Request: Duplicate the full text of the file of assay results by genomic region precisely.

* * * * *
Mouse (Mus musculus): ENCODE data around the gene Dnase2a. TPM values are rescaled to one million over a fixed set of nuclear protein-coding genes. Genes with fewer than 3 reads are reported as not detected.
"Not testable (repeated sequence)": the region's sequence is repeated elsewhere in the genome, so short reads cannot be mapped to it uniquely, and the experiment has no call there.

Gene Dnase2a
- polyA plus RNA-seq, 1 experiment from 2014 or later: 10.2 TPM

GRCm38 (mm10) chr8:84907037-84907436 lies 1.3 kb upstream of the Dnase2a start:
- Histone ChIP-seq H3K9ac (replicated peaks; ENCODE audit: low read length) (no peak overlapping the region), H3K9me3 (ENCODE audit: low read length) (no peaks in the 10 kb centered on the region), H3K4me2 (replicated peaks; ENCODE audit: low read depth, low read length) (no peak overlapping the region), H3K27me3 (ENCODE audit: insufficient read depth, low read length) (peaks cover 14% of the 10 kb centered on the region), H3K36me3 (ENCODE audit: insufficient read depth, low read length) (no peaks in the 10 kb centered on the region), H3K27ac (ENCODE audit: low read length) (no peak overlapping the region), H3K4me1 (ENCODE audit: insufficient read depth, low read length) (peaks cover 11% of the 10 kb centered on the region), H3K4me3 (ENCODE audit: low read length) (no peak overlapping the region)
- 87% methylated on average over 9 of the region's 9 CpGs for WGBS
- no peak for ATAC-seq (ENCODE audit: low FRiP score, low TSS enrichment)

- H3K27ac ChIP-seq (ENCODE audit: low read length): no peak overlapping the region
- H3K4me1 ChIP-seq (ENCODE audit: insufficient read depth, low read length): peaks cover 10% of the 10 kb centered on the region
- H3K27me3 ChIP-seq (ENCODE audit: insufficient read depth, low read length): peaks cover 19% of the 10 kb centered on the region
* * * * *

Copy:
Mouse (Mus musculus): ENCODE data around the gene Dnase2a. TPM values are rescaled to one million over a fixed set of nuclear protein-coding genes. Genes with fewer than 3 reads are reported as not detected.
"Not testable (repeated sequence)": the region's sequence is repeated elsewhere in the genome, so short reads cannot be mapped to it uniquely, and the experiment has no call there.

Gene Dnase2a
- polyA plus RNA-seq, 1 experiment from 2014 or later: 10.2 TPM

GRCm38 (mm10) chr8:84907037-84907436 lies 1.3 kb upstream of the Dnase2a start:
- Histone ChIP-seq H3K9ac (replicated peaks; ENCODE audit: low read length) (no peak overlapping the region), H3K9me3 (ENCODE audit: low read length) (no peaks in the 10 kb centered on the region), H3K4me2 (replicated peaks; ENCODE audit: low read depth, low read length) (no peak overlapping the region), H3K27me3 (ENCODE audit: insufficient read depth, low read length) (peaks cover 14% of the 10 kb centered on the region), H3K36me3 (ENCODE audit: insufficient read depth, low read length) (no peaks in the 10 kb centered on the region), H3K27ac (ENCODE audit: low read length) (no peak overlapping the region), H3K4me1 (ENCODE audit: insufficient read depth, low read length) (peaks cover 11% of the 10 kb centered on the region), H3K4me3 (ENCODE audit: low read length) (no peak overlapping the region)
- 87% methylated on average over 9 of the region's 9 CpGs for WGBS
- no peak for ATAC-seq (ENCODE audit: low FRiP score, low TSS enrichment)

- H3K27ac ChIP-seq (ENCODE audit: low read length): no peak overlapping the region
- H3K4me1 ChIP-seq (ENCODE audit: insufficient read depth, low read length): peaks cover 10% of the 10 kb centered on the region
- H3K27me3 ChIP-seq (ENCODE audit: insufficient read depth, low read length): peaks cover 19% of the 10 kb centered on the region